The Puente-Chino Hills Task Force is a part of the Sierra Club working towards the preservation of the Wildlife Corridor as an island of beauty and biological significance in a sea of urbanization.
The development of the middle of the Wildlife Corridor will increase traffic, increase pollution, crowd schools, destroy wildlife habitat, and impact everyone's quality of life.
Biological Significance of the Wildlife Corridor
This ecosystem is a global "Hot Spot of Diversity" - one of the world's most biologically rich and threatened regions. Numerous federally listed endangered species exist in these lands. In addition, many rare species are present, including a remnant population of the rare Tecate Cypress tree that once covered most of the southwestern United States. This hillside system is a "Missing Linkage" as delineated in study released in 2001 by The Nature Conservancy, the San Diego Zoological Society, State Parks, and others. Much of this landscape is part of the United States Fish and Wildlife Service designated "critical habitat" for California coastal gnatcatchers. Nearly 5,000 acres lie within Los Angeles County Significant Ecological Area #15 and the Department of Fish and Game's Significant Natural Area #94.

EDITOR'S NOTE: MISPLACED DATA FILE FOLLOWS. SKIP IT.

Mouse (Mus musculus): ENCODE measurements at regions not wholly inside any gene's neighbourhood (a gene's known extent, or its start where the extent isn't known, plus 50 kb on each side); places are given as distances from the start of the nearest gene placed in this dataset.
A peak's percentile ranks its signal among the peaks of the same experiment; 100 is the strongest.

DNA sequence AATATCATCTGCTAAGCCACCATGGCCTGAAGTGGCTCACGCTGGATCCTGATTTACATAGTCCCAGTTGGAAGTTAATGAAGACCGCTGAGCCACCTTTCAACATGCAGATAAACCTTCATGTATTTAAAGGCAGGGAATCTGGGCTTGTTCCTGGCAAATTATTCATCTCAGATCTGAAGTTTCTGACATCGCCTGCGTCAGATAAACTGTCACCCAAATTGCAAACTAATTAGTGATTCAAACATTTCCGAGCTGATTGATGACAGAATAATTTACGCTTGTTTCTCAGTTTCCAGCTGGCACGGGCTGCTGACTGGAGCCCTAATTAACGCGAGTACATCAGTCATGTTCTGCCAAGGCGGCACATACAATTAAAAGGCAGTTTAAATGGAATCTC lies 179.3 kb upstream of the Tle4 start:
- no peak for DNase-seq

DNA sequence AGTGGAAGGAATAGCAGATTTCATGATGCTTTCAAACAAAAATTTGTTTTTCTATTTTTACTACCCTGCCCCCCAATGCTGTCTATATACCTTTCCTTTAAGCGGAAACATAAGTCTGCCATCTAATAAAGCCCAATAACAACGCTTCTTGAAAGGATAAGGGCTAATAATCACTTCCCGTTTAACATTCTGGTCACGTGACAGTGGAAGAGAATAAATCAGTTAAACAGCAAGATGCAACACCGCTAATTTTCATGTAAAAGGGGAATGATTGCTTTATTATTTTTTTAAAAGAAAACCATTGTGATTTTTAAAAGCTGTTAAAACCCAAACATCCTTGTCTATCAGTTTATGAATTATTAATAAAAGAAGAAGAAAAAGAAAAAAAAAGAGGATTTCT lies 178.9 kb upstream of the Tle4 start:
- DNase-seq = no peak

For more information about the wildlife corridor that extends from Whittier to the Anaheim Hills, go to:
Each hike is a Sierra Club sanctioned hike not requiring use of map and compass. The GPS coordinates are listed for each trailhead. For all hikes, please bring good walking shoes (lug soles recommended), water, a snack, and sunscreen and/or a hat.
Sierra Club Mission Statement
To explore, enjoy, and protect the wild places of the earth; To practice and promote the responsible use of the earth's ecosystems and resources; To educate and enlist humanity to protect and restore the quality of the natural and human environment; and to use all lawful means to carry out these objectives.